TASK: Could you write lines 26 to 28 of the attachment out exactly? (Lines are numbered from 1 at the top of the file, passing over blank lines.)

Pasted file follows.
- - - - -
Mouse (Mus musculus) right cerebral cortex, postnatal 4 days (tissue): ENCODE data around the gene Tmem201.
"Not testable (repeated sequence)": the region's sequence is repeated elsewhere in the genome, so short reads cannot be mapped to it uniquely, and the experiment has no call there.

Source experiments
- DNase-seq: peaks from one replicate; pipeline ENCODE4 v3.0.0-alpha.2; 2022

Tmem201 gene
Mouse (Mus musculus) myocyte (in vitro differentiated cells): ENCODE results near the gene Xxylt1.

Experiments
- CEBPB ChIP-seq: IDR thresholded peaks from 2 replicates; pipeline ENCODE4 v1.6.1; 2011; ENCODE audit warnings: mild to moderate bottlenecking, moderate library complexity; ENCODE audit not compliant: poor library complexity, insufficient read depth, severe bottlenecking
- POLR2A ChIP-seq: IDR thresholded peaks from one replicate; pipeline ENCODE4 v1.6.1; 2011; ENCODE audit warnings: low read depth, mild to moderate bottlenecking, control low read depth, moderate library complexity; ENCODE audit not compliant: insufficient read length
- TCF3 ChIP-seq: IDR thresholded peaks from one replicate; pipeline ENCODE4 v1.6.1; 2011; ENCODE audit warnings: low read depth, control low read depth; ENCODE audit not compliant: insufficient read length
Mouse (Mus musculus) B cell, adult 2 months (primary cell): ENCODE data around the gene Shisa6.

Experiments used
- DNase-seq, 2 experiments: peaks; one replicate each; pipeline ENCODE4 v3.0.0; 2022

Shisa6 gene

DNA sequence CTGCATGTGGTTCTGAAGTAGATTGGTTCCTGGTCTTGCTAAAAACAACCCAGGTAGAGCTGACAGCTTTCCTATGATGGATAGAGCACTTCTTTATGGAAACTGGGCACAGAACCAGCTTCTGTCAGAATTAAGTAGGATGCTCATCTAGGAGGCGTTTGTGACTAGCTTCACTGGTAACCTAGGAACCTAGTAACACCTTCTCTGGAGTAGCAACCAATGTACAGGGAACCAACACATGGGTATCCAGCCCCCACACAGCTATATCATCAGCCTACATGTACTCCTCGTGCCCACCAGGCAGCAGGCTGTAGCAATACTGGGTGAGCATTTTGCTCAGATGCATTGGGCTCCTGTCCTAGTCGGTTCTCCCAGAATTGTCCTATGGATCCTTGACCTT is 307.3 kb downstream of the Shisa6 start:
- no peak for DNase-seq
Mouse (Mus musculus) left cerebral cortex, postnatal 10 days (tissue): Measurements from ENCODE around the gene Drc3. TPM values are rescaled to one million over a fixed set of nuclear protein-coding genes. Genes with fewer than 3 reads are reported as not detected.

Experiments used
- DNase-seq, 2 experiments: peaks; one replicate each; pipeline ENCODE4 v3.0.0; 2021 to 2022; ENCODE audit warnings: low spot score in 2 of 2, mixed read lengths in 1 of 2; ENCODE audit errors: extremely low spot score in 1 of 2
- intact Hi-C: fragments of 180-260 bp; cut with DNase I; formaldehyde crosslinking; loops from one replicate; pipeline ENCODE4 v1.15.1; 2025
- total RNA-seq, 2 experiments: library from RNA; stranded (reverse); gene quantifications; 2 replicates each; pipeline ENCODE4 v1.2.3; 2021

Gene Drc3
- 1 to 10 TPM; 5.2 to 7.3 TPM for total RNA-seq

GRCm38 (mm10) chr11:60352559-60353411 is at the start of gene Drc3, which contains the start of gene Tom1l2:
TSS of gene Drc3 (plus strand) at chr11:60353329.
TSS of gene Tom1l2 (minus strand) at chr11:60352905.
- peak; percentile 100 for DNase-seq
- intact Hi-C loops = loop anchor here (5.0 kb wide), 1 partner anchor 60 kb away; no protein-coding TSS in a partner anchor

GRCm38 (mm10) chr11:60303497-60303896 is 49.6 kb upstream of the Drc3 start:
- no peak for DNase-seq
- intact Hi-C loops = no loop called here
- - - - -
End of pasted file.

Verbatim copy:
TSS of gene Tom1l2 (minus strand) at chr11:60352905.
- peak; percentile 100 for DNase-seq
- intact Hi-C loops = loop anchor here (5.0 kb wide), 1 partner anchor 60 kb away; no protein-coding TSS in a partner anchor